This theme highlights the emotional entanglement that emerges from receiving a diagnosis of ASD. Fear, grief, protectiveness, hope and relief are common emotional responses for these participants. John describes the experience as knowing ‘that once that Sam was diagnosed … it wouldn’t get easier but ... to get services … was going to be a bit easier’.
A diagnosis that explained a child’s behaviour and made sense legitimised a different way of being in this world for families living with ASD:
That this behaviour that Sam (has) … wasn’t right and to have that … proven … is … quite relieving.
An immediate sense of isolation and fear occurs, knowing that their child’s world is different and that life for all of the individuals in the family unit is different:
I found that I couldn’t talk to Steve (husband) about it .... we were quite scared … about what his (son) future was going to be.
An increased sense of responsibility was also immediate. Juxtaposed with grief of lost dreams is an overwhelming need to protect this child.
It takes away your dreams of what you imagine your child is going to do … you realise that that’s not going to happen … you also want to be very protective of him.
Getting a diagnosis of ASD triggers both positive and negative emotions. A feeling of disharmony ensues devastation, knowing their life is forever changed, and immense relief, knowing it’s not their fault and perceiving help is on its way:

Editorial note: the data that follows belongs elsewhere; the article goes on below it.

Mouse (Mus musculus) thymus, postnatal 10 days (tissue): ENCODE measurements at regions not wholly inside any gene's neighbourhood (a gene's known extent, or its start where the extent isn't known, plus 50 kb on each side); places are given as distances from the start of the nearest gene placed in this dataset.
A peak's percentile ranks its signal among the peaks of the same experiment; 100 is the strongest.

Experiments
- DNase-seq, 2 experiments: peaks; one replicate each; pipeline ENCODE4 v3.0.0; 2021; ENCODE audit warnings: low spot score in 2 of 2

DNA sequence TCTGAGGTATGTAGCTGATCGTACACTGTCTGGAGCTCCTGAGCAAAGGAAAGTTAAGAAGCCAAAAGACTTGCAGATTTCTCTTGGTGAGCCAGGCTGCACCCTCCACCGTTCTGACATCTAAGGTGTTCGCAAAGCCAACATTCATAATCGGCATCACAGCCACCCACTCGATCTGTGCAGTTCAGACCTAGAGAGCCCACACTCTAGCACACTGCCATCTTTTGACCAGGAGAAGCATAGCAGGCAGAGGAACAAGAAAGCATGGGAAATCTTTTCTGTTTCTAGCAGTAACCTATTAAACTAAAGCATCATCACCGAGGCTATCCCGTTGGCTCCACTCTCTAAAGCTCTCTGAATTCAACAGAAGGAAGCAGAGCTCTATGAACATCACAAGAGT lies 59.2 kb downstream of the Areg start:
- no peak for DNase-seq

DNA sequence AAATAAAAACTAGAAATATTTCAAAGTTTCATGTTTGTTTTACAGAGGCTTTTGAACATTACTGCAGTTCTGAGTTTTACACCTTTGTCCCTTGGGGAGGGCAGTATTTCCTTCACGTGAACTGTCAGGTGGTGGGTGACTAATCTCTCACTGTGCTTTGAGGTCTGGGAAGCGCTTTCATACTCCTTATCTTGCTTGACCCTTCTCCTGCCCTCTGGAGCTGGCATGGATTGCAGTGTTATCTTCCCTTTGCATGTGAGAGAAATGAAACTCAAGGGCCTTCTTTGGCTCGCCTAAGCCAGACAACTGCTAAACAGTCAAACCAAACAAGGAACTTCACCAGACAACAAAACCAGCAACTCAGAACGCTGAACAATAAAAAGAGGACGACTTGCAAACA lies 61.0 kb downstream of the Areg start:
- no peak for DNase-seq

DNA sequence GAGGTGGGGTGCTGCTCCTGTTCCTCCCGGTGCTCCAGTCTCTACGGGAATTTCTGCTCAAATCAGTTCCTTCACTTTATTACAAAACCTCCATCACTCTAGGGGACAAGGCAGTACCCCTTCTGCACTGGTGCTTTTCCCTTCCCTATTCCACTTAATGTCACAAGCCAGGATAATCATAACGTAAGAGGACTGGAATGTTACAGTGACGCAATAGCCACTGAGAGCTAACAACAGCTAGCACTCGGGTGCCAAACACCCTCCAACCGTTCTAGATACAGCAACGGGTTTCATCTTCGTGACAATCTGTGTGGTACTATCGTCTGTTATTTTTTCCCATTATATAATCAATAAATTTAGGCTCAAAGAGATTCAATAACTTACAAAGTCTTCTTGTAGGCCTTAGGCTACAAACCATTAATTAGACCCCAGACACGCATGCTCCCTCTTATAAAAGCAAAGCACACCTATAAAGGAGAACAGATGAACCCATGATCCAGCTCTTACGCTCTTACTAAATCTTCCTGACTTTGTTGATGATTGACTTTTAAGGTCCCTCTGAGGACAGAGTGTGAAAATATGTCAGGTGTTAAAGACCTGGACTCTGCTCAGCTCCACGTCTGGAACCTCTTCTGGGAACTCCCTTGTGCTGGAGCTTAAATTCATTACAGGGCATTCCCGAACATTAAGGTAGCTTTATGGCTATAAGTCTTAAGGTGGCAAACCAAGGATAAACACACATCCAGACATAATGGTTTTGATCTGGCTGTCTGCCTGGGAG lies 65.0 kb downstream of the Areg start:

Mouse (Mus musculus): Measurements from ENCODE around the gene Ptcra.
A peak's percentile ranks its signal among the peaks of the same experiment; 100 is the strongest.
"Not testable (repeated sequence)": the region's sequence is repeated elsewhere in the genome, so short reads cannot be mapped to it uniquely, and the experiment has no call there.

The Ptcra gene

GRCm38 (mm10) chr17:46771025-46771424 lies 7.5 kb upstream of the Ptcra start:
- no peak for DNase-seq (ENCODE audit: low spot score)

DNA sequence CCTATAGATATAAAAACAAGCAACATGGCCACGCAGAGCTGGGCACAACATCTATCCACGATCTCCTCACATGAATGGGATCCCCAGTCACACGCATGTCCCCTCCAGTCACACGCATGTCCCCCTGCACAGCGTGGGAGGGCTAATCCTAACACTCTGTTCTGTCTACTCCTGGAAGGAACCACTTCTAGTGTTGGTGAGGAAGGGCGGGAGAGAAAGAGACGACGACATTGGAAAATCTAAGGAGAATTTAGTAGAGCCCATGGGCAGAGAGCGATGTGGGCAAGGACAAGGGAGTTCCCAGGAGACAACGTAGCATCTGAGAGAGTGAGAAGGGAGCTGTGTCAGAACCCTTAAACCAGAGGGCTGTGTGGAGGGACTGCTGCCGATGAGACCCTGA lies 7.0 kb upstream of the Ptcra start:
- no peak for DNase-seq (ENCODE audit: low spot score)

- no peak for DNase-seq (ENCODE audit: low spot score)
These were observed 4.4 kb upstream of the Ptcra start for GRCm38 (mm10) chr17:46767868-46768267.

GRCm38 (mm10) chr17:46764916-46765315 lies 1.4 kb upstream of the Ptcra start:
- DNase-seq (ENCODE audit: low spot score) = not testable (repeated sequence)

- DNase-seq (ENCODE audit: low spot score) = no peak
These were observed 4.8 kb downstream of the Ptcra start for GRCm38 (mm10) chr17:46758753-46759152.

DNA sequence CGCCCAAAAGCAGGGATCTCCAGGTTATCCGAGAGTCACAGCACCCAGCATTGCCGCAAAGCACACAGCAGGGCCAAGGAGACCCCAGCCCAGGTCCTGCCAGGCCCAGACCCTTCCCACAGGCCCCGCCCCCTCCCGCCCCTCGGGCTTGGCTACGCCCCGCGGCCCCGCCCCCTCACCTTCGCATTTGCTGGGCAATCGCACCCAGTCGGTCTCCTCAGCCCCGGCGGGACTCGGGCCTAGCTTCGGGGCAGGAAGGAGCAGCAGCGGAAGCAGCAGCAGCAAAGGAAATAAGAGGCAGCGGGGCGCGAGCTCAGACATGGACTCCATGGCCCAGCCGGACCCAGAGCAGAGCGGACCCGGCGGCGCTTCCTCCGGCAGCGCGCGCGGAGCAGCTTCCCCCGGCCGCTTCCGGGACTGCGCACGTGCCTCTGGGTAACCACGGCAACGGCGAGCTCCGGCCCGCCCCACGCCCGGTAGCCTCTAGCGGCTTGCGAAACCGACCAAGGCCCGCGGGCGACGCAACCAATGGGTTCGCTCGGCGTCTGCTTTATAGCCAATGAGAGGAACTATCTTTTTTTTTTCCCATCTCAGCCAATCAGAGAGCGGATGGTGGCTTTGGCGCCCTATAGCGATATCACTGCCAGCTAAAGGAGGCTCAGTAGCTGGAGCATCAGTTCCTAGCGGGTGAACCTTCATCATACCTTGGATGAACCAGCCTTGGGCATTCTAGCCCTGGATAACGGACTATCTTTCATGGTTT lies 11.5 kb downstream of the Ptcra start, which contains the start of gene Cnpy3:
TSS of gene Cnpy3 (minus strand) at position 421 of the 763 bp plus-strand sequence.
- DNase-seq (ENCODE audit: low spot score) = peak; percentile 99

So as harrowing as it was … the relief that you’re not silly … and that—hopefully—this is the beginning of some extra help—was of comfort.
A burden of being ‘misunderstood’ and socially neglected within the wider community and those in authority, whilst simultaneously having to protect others from the unexpected physical outburst of their child, emerged in these interviews. Similarly, there is heightened alertness to the possibility of self-injury and potential property damage by their child, which further impacts on their growing sense of isolation. Darleen explains how her son ‘gets really over excited and comes off the top of this very happy over excitement and into this aggression’. Understanding that their child views the world differently does not protect them from the unknowable, of which event will lead to aggression. For the span of their parenting life, aggression is part of his entire life. The complexity is never resolved and invariably these participants feel caught off guard as new and unexpected levels of aggression erupt: